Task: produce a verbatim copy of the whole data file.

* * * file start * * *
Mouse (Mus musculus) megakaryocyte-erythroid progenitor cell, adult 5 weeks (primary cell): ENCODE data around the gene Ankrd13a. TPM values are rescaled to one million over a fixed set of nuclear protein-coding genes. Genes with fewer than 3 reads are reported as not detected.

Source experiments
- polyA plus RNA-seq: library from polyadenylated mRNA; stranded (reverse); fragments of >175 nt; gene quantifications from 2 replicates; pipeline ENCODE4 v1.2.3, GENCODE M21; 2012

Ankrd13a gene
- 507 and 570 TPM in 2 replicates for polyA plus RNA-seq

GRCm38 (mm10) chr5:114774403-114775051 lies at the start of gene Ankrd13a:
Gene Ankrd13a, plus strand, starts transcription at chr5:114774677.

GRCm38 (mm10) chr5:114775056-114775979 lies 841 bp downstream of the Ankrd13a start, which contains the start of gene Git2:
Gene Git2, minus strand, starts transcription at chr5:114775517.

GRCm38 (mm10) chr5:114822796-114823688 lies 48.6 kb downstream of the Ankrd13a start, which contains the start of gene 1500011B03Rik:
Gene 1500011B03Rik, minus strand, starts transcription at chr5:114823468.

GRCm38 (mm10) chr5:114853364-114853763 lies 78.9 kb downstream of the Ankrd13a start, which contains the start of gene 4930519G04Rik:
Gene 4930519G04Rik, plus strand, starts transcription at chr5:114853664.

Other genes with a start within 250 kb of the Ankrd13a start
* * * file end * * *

Mouse (Mus musculus) megakaryocyte-erythroid progenitor cell, adult 5 weeks (primary cell): ENCODE data around the gene Ankrd13a. TPM values are rescaled to one million over a fixed set of nuclear protein-coding genes. Genes with fewer than 3 reads are reported as not detected.

Source experiments
- polyA plus RNA-seq: library from polyadenylated mRNA; stranded (reverse); fragments of >175 nt; gene quantifications from 2 replicates; pipeline ENCODE4 v1.2.3, GENCODE M21; 2012

Ankrd13a gene
- 507 and 570 TPM in 2 replicates for polyA plus RNA-seq

GRCm38 (mm10) chr5:114774403-114775051 lies at the start of gene Ankrd13a:
Gene Ankrd13a, plus strand, starts transcription at chr5:114774677.

GRCm38 (mm10) chr5:114775056-114775979 lies 841 bp downstream of the Ankrd13a start, which contains the start of gene Git2:
Gene Git2, minus strand, starts transcription at chr5:114775517.

GRCm38 (mm10) chr5:114822796-114823688 lies 48.6 kb downstream of the Ankrd13a start, which contains the start of gene 1500011B03Rik:
Gene 1500011B03Rik, minus strand, starts transcription at chr5:114823468.

GRCm38 (mm10) chr5:114853364-114853763 lies 78.9 kb downstream of the Ankrd13a start, which contains the start of gene 4930519G04Rik:
Gene 4930519G04Rik, plus strand, starts transcription at chr5:114853664.

Other genes with a start within 250 kb of the Ankrd13a start